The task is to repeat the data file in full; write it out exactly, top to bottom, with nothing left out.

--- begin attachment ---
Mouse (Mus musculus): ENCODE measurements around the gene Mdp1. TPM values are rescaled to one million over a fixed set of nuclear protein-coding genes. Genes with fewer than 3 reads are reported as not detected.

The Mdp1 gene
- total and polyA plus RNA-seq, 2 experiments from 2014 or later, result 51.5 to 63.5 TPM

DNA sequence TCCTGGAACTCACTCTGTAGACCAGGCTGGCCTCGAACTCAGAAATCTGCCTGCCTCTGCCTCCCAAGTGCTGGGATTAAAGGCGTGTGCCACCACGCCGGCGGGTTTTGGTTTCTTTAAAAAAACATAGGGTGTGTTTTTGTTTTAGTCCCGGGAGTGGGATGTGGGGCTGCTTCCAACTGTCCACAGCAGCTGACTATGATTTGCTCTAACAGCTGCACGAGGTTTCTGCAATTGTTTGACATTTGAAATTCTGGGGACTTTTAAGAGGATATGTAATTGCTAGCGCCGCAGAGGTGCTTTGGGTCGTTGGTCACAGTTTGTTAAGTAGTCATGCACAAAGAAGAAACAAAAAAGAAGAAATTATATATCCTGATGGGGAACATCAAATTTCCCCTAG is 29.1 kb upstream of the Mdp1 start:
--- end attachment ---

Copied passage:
Mouse (Mus musculus): ENCODE measurements around the gene Mdp1. TPM values are rescaled to one million over a fixed set of nuclear protein-coding genes. Genes with fewer than 3 reads are reported as not detected.

The Mdp1 gene
- total and polyA plus RNA-seq, 2 experiments from 2014 or later, result 51.5 to 63.5 TPM

DNA sequence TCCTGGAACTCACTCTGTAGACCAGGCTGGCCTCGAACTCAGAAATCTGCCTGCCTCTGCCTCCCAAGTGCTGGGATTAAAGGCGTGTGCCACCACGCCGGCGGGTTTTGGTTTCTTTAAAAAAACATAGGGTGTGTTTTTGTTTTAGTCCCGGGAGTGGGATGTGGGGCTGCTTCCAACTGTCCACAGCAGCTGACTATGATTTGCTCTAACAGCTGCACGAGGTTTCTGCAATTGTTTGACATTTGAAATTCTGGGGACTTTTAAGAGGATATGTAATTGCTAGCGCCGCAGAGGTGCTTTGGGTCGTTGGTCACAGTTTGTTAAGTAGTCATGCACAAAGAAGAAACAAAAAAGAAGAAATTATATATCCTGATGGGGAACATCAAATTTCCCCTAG is 29.1 kb upstream of the Mdp1 start: